But, when we judge the heart of the person doing the sin, we have crossed the line. We cannot know the motive, the circumstances, or the background that led to the inappropriate action.
Here is my starting point. To avoid the likelihood of being judgmental, I want to make the assumption about everyone that crosses my path is doing the best they can. If I start with that assumption, then it becomes difficult to judge their heart or motives. I may overcome my starting assumption by finding out the details of some action which seems to be harmful to the individual or those around them. My thinking about their wrong heart might come from their own statements about their actions or from some self evident action that gives clarity.
Lets use smoking as an example. The culture has certainly decided that smoking is bad. Moreover many believe that one person's smoking habit may harm others around them through 2nd hand smoke. Clearly there are health issues for the smoker which may mean the smoker is robbing their closest family and friends by subtracting years from their life.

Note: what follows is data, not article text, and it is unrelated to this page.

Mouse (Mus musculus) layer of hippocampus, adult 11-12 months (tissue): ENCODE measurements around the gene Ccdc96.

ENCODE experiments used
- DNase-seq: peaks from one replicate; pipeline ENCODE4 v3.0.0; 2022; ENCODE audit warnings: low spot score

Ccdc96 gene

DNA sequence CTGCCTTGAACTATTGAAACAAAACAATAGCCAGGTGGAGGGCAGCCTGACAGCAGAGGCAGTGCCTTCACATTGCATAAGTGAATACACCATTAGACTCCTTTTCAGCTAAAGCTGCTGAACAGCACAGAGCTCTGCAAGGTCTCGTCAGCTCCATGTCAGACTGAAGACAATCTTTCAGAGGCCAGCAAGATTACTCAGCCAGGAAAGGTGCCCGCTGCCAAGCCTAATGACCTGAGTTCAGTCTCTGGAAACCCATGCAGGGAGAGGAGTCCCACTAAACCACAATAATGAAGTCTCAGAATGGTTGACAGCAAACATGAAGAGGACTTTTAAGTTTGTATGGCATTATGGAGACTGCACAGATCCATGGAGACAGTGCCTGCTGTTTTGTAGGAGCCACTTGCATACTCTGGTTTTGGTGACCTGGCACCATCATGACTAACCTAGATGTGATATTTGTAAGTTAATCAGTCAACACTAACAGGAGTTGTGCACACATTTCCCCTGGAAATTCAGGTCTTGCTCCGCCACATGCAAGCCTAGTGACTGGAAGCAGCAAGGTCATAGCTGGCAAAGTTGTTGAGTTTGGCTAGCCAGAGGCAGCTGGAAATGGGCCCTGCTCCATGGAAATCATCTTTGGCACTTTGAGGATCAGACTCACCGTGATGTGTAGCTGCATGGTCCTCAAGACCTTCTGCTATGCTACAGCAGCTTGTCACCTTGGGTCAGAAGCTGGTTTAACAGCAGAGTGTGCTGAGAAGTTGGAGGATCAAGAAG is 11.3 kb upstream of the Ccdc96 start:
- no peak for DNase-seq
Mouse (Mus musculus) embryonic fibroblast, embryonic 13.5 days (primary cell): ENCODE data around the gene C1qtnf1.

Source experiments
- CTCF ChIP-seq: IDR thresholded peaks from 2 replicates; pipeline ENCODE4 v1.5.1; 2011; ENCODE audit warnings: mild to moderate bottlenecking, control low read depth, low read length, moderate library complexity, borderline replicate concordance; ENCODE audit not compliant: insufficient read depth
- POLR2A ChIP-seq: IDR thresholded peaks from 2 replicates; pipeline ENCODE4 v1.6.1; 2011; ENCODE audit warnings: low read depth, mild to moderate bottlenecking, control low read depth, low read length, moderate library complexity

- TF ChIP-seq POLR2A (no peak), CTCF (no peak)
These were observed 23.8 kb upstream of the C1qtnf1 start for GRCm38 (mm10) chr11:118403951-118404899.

For these and other reasons, those who don't smoke, and even some who do, look down on smokers. They consider the action to be a negative action, but in many cases the attitude of the one doing the judging will see themselves as superior, and the one doing the smoking as foolish, a willful contributor to negative health consequences for others, and a unconcerned polluter of shared air. It doesn't matter that they have never met the person, they can see into their heart and determine their motives.
My thought is that to abhor the action is not judgmental. I might agree that smoking is a bad idea for any one of the reasons stated, or other reasons of my own. When I see someone smoking I might even think, how sad for them. Neither of those feelings is judgmental. I don't have enough information about them to form any judgment about their character or motives regarding smoking.